Theoretical cosmologist Roberto Trotta talks to SCOPE about the anthropic principle, slow data, and his science’s happy similarity to art
Dr. Roberto Trotta is a science communicator, statistical consultant, and a senior lecturer in astrophysics at Imperial College London.
SCOPE > Let’s start with the anthropic principle. What is it and how has it evolved since it was first proposed?
RT > The anthropic principle is the notion that in considering our place in the Universe we must take into account that certain physical conditions must be fulfilled for us to exist in the first place. Early applications of this idea were highly successful: for example, the astronomer Fred Hoyle argued in the ’50s that the atomic structure of the carbon atom should have specific properties — properties that had not been observed at the time — for carbon-based life forms such as ourselves to be possible. A few years later, detailed nuclear measurements verified Hoyle’s prediction.
In the last two decades or so, however, the anthropic principle has acquired something of a bad press, as cosmologists have used it to try and explain the mystery of dark energy. Cosmological observations show that our Universe is dominated by a strange form of energy with repulsive behaviour that is making the Universe’s expansion accelerate with time. However, the strength of the dark energy component is extremely small compared with all other known physical scales. The question then arises: why does dark energy have the strength that it does in our Universe? And the puzzle deepens when you realise that life as we know it could not exist if dark energy was only a tiny bit different from what it is.
The anthropic principle often gets invoked today when postulating a large collection of parallel Universes, all with different laws of physics — a theoretical construction called the Multiverse. Necessarily, goes the argument, we must find ourselves in a corner of the Multiverse where the laws of physics, and in particular the strength of dark energy, are compatible with our existence. This conclusion, however, remains highly speculative, and is very controversial from the point of view of statistics. Some doubt that the anthropic principle as applied to the Multiverse can even be defined as “scientific” at all.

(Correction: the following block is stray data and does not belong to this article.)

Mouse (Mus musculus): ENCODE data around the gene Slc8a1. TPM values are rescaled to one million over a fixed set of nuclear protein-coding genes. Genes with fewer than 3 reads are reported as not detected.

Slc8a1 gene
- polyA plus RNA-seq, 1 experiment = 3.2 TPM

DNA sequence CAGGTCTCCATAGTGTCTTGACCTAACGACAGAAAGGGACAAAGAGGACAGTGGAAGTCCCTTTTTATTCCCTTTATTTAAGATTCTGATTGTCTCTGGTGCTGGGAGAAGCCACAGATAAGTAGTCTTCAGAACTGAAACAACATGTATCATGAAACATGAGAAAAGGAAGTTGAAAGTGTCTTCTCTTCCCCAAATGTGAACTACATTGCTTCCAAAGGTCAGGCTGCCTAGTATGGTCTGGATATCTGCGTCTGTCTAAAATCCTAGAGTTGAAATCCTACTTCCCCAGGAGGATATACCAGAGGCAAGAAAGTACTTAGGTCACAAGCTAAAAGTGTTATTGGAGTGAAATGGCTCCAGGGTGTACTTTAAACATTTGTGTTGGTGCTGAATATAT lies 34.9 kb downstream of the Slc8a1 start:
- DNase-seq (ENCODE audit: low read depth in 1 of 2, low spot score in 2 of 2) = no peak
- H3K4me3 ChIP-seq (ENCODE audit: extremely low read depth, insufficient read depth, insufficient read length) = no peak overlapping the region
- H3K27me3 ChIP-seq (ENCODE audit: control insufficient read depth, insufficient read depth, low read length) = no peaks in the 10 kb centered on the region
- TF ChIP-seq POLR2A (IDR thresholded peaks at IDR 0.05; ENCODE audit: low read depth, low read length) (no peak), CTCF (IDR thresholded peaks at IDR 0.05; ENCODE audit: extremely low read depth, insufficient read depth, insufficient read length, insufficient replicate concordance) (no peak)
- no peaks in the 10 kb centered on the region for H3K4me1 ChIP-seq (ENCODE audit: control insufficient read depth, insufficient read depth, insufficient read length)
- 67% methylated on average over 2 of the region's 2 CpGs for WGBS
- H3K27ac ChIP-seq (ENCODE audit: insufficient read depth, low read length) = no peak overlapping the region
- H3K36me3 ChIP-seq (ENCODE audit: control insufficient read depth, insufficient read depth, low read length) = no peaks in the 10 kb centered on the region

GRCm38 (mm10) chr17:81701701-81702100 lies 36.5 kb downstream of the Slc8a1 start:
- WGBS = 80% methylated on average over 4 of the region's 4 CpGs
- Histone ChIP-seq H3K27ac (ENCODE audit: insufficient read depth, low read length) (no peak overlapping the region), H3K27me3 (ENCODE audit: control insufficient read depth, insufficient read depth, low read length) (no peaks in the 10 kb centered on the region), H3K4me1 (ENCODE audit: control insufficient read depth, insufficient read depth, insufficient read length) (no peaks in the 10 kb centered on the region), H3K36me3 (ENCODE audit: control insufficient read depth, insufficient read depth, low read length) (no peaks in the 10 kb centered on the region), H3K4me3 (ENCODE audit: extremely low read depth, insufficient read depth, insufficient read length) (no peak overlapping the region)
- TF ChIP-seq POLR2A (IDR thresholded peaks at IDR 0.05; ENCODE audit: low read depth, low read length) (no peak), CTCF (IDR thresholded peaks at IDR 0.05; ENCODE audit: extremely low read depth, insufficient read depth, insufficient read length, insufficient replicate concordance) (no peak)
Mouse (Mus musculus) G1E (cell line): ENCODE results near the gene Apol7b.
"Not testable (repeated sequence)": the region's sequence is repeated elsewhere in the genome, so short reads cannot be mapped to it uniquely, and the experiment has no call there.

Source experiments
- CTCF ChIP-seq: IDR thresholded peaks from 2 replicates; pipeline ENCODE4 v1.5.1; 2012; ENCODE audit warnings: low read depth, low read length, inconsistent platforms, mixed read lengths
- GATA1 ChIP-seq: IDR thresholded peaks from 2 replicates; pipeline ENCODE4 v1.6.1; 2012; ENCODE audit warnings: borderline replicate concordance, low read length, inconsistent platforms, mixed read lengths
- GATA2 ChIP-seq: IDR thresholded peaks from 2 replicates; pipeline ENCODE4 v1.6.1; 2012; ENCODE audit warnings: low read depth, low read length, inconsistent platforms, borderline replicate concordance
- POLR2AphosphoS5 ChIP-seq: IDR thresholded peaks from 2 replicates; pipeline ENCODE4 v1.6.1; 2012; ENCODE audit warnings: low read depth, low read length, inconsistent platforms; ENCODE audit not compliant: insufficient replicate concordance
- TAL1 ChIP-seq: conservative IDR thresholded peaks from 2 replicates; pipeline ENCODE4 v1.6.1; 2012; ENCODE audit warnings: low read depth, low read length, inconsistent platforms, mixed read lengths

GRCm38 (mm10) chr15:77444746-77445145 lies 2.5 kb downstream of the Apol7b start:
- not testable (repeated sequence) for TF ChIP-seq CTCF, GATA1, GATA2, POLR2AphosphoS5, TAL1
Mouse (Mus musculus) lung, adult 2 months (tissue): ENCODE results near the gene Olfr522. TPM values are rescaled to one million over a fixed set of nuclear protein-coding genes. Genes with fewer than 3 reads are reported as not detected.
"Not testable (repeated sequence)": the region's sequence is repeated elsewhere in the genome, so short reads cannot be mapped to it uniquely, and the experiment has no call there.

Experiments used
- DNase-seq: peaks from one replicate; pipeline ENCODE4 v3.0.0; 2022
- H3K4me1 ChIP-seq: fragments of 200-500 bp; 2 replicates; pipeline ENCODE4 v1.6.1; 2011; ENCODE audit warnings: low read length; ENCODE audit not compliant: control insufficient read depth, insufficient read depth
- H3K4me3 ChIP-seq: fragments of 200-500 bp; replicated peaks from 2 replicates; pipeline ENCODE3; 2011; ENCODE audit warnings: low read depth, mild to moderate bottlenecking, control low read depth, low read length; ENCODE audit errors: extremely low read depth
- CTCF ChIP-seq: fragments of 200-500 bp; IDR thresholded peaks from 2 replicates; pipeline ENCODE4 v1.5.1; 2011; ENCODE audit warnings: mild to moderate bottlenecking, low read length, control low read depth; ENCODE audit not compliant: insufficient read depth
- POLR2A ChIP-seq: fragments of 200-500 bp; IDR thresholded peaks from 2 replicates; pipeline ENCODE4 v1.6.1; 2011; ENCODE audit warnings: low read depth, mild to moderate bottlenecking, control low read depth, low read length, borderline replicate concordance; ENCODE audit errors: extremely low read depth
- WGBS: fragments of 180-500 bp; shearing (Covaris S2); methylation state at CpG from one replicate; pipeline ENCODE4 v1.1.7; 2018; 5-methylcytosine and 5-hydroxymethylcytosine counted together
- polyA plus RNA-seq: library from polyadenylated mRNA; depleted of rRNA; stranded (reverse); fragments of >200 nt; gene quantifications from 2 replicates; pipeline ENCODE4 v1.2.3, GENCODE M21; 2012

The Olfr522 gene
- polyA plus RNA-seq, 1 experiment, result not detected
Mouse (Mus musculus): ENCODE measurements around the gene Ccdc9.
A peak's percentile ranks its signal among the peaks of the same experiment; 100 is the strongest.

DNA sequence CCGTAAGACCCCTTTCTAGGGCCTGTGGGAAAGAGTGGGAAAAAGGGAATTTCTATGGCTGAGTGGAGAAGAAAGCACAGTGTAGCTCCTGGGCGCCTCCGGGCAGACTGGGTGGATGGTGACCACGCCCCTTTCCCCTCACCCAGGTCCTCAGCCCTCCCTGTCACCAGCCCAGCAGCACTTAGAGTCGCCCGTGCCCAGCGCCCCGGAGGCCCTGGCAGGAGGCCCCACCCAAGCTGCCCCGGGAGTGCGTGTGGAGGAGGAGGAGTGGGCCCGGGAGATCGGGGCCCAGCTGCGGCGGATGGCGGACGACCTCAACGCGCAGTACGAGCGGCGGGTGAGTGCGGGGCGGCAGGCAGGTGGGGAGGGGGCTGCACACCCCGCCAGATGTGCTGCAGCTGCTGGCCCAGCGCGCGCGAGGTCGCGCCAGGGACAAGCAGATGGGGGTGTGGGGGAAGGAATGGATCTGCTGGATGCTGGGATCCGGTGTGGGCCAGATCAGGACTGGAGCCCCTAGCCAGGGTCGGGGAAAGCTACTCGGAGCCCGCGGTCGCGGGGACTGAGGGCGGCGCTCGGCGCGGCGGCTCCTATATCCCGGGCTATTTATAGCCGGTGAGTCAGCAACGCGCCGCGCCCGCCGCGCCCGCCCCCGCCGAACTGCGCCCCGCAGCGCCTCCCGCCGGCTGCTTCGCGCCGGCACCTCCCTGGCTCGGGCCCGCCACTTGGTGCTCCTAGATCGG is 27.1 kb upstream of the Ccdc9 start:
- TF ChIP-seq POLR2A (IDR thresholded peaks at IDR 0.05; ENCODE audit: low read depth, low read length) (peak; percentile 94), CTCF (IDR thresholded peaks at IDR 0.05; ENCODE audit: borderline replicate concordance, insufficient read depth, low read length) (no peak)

Speaking of statistics, you’ve argued that cosmologists should consider releasing their data “slowly”. Why is that?
The point is to avoid a fundamental statistical problem: given any set of data, if you look for “strange things” in those data for long enough, you are guaranteed to find some. For example, I could present you with the outcomes of a sequence of 1000 flips of a perfectly fair coin. But if you stared at the sequence long enough, you might notice a strange string of 10 tails in a row, for example. If you took this string in isolation, you would wrongly conclude that the coin is not fair — and would be grossly misled by your selection of a what is, in fact, a perfectly normal statistical fluctuation in your data.
The resolution of such problems can only come from a fresh set of data that you can use to test whether or not the strange anomaly found in the original data is actually real, or just a statistical artifact. However, in cosmology we don’t have the luxury of having fresh data for certain problems: we only have one Universe to observe (which is rather like having only a single flip of a coin). So my collaborators and I urged observers to be careful in the way their release their data: drip feeding them to the community would avoid the problem of running out of fresh data to test anomalies identified in current sets.
What future role will probability play in cosmology?
Probability and statistics will continue to play a leading role in understanding and interpreting the huge volume of data we will gather about our Universe. Within our lifetimes, new instruments such as the Square Kilometer Array (a continent-sized radio telescope with base stations scattered across Australia and South Africa) will map out the entire visible Universe — all 50 billion galaxies in it! After that effort, astronomy as we have know it will be effectively over: we will have seen all there is to see in the Universe. Our ability to improve our knowledge about the cosmos will be limited by the way we analyse in a statistical fashion this data deluge.
Physicist Ernest Rutherford famously said at the beginning of the twentieth century that “if you need statistics you have done the wrong experiment”. In twenty-first-century astronomy, by contrast, we can confidently say that you have done the wrong experiment if you don’t need statistics!
What’s the connection between art and cosmology? Are they merely metaphors for each other or do they share something tangible?
I believe that art and cosmology have much more in common than just a metaphorical link. In very different ways, they are both pursuits of a new, deeper vision of the reality around us and of our place in it. Artists and cosmologists share a passion for novel, creative ideas. And the fundamental raison d’être of both disciplines is not so different: blue-sky research, like art, is about pushing our boundaries and enjoying the thrill of the quest without necessarily having a final goal in mind. In both cases, the result is a deeper understanding of our role and place in the cosmos. Both contribute to making our lives fuller, more interesting, and worth living.
ROBERTO TROTTA’S BEST OF THE LAST YEAR
In the past 12 months, what’s the best…
Book you’ve read? Marry me by John Updike. An insightful and subtle exploration of the intricacies of love, passion and betrayal.
Band you’ve listened to? Cat Power — always refreshing.
Artist or photographer you’ve viewed? Tino Sehgal’s installation at Tate Modern. It really got under my skin. (Read The Guardian‘s recap of Sehgal’s work here)
Film you’ve watched? “Cloud Atlas” — an excellent interpretation of the book.